I never really gave the phrase “the golden years” much thought when I was a young man, but now that I have reached those years, it got me thinking. The term, I’ve since discovered, refers to turning 65 and retiring, although the days of working at one job for 40+ years, getting a “gold” watch, and retreating into the sunset is pretty rare. These days, at 65 you’re probably working two jobs and your adult kids have moved back home! More like the “nickel” years. This nod to precious metals is probably tied to celebrating special anniversaries: 25 years silver, 50 yeas gold (meaning you are well into your golden years, unless you got married at 15), and platinum for those who make it to 70 years of marriage! There is one other precious metal – palladium, rarer and more expensive than the other three, and given the gap in years represented above, the palladium anniversary should mark 85 years of marriage. . . Let that sink in.
Of course, what is not represented in these expensive remembrances is the fact that your move up the metal chart coincides with the deterioration of your body – Yes, a gold watch is a nice gift, but you would trade it in a heartbeat if you could open the package without pain. It’s a slow decline, which creeps up on you sometimes without warning and sometimes with warning, but it’s not like there is much you can do about it. You are reminded of this on a daily basis. For example, you’re getting ready to go out for the evening and you say to your spouse as you head for the door:
“Hang on I gotta take a quick pee before we go,” which is followed by peals of laughter!
At that exact moment, you are reminded that at your age the words “quick” and “pee” do not go together. It is best to ignore the laughter rather than try a witty comeback like:
“You’re no quicker.”
I can guarantee you that this will only end badly! Then, there is waking up three or more times a night for that “quick pee,” waking up the entire household as your creaking joints make their way to the bathroom.
The list of declining functions is a long one, but one that can cause a great deal of trouble is the loss of hearing. Ever go to a movie matinee with a bunch of seniors?
“What did he say?”
Over, and over, and over again. If you are a child of the 50s as I am, your teenage and young adult years were spent constantly listening to music at deafening levels. At home, at concerts, with headphones, with earbuds, and if you are like me, you’re still doing it. If, by chance, you were a fan of heavy metal. . .well, your hearing doesn’t stand a chance. Now, if you’ve reached any of the anniversary milestones mentioned above the hearing deficiency could be a blessing in disguise. However, if you are 70, single, and dating, the lack of hearing could definitely be a liability, but I do applaud your optimism. Consider the following.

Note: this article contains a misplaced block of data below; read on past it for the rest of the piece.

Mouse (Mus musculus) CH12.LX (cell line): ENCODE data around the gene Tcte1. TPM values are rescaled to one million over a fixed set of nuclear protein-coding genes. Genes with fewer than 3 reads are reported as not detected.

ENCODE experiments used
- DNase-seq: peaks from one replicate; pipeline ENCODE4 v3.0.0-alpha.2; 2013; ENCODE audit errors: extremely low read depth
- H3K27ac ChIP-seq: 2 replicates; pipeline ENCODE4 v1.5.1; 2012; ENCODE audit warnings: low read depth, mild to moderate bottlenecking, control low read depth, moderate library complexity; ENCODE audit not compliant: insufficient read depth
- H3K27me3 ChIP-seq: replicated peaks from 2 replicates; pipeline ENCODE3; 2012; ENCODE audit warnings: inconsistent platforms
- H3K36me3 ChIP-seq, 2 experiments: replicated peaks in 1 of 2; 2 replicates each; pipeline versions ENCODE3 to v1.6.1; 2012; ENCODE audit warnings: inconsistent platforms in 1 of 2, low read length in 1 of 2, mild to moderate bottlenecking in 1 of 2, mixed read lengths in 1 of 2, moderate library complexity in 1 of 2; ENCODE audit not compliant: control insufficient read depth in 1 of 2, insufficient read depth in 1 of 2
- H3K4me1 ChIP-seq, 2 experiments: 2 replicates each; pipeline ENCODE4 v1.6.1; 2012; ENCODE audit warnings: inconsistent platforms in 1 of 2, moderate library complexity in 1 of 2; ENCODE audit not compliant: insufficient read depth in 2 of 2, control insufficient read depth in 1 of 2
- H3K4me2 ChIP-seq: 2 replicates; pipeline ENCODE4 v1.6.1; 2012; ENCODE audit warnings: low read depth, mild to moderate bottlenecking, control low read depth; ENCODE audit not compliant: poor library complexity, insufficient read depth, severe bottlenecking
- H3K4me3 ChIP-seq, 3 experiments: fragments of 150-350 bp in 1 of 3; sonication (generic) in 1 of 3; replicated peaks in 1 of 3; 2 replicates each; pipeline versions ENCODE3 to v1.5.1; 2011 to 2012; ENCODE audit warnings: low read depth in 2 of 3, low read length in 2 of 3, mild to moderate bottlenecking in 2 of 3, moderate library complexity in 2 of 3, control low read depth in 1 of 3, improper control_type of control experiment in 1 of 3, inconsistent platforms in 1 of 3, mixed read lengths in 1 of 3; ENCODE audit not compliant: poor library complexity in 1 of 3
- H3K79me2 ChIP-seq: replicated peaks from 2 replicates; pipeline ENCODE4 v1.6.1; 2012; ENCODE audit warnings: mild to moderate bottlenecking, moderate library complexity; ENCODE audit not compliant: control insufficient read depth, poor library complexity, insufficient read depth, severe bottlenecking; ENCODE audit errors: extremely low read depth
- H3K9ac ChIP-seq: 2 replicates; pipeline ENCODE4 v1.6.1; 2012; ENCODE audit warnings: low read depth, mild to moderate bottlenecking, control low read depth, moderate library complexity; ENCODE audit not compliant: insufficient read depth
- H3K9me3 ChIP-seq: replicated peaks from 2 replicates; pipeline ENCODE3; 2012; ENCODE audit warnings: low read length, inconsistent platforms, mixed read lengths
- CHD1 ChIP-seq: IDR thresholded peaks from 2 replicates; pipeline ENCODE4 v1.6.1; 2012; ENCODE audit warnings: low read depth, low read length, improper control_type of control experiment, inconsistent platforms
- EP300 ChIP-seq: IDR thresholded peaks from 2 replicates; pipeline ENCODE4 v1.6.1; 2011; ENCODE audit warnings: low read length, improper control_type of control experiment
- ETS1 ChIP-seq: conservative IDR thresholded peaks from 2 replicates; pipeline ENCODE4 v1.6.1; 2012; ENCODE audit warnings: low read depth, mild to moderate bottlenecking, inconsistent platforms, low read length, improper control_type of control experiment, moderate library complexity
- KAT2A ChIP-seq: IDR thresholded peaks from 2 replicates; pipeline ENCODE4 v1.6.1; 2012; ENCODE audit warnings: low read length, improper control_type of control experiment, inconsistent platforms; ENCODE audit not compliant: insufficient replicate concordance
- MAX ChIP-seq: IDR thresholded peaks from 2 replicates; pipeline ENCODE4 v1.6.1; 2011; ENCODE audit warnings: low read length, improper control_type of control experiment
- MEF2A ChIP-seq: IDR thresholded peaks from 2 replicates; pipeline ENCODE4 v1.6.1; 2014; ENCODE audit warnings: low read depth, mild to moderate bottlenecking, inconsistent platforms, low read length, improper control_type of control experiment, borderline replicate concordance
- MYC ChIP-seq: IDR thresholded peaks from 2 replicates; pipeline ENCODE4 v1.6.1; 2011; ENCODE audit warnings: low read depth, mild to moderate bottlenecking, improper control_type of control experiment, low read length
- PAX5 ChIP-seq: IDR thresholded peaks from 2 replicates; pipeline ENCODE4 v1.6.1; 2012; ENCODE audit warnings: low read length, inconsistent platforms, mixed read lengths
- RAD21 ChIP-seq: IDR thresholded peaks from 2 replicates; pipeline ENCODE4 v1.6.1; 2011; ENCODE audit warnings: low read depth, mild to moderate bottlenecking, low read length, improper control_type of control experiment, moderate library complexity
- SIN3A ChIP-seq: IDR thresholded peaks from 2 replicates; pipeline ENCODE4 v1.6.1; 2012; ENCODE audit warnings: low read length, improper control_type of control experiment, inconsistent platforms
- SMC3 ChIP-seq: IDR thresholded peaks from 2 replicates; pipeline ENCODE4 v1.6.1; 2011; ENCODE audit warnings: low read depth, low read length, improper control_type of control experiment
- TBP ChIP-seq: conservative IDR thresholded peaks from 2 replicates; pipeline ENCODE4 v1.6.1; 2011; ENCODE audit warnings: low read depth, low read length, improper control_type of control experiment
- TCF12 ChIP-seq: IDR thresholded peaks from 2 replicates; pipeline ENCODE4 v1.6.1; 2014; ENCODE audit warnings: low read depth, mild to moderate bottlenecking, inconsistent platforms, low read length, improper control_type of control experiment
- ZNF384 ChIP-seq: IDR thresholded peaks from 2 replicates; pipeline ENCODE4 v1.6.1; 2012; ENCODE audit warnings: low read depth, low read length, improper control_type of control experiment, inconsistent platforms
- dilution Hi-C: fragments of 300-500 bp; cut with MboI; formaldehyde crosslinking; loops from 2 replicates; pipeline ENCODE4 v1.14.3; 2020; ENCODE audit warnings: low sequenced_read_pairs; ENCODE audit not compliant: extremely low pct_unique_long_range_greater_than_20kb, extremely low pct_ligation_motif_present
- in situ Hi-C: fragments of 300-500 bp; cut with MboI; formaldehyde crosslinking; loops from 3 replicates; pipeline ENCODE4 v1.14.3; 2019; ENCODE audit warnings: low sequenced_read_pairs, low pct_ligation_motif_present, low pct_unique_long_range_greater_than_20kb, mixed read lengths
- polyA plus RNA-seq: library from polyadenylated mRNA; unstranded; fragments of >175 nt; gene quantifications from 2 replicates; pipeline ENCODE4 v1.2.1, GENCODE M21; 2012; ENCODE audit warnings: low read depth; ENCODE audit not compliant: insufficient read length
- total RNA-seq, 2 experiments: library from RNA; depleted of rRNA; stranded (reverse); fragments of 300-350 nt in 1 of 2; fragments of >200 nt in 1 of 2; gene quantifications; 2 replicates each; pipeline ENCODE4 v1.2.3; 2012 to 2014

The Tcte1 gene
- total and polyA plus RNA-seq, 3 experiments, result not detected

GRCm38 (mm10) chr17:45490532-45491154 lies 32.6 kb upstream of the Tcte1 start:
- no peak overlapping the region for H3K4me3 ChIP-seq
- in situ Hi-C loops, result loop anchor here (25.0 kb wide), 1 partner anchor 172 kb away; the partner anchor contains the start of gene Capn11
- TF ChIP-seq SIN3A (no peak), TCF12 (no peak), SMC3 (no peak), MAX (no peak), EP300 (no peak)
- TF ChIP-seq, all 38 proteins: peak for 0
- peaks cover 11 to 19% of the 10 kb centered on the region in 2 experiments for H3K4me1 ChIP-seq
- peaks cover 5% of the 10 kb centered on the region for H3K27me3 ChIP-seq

A single, septuagenarian friend of mine was out on a date some time ago with someone new and in a similar age bracket. He was on his best behavior and sparing no expense as he is out to impress this latest conquest – just using the word “conquest” for two 70-year-olds on a date is the epitome of optimism, but I digress. They are seated at a swank restaurant table and he is attentively listening to everything the woman is saying. You need to understand the very important distinction here that “listening” should never be confused with “hearing.” She is talking about her children, her grandchildren, her career, etc., etc., and he is maybe hearing half of what she is saying, but he’s been on the dating scene for a while, so a seasoned professional when it comes to his hearing deficiency, smiling, nodding, adding grunts of agreement at just the right time, even though he has no clue what she is talking about. He is absolutely winging it and doing an admirable job, that is until the waiter appears to take their orders.
They both put on their reading glasses to peruse the menu, and give their selections to the waiter, who knows without a doubt that this is a first date, they can always tell. My friend is thinking to himself that either the waiter thinks this is really adorable that a couple of 70-year-olds are out on a first date, or the more likely scenario: God, if I ever get to this age and have to start dating all over again, just shoot me! The order is taken and then the waiter asks that question that they never asked in the 60s, 70s, even 80s:
“Are there any food allergies the chef should know about?”
My friend catches the word allergy, and responds no, but his date looks at the waiter with a smile and says:
“Yes, thanks for asking, I have a PEANUT allergy.”
But that’s not the word my friend hears!
He is in shock. Not because his date has an allergy, no, not that. He is in shock because he cannot fathom why she is telling the waiter that she is allergic to that particular body part. For those of you just getting it. . .Thanks for catching up! But, as I mentioned, my friend is a seasoned pro, and his facial expression gives away nothing. He looks across the table with a concerned look and feeling that he needs to say something:
“What happens when you eat them?”
The clever use of the plural “them” demonstrates how much of a pro he really is. He also somehow manages to keep it all together when she responds:
“I get a gag reflex.”
Now, most men would have lost it right there, but not my friend, he is still intact, and maybe just a little bit curious as to where this is going when he politely asks:
“What did the doctor recommend?”
“Oh, the doctor told me that I needed to build up a tolerance.”
And this is when it all goes south as he replies:
“Well, I can certainly help you with that.”
Ah, the “golden” years!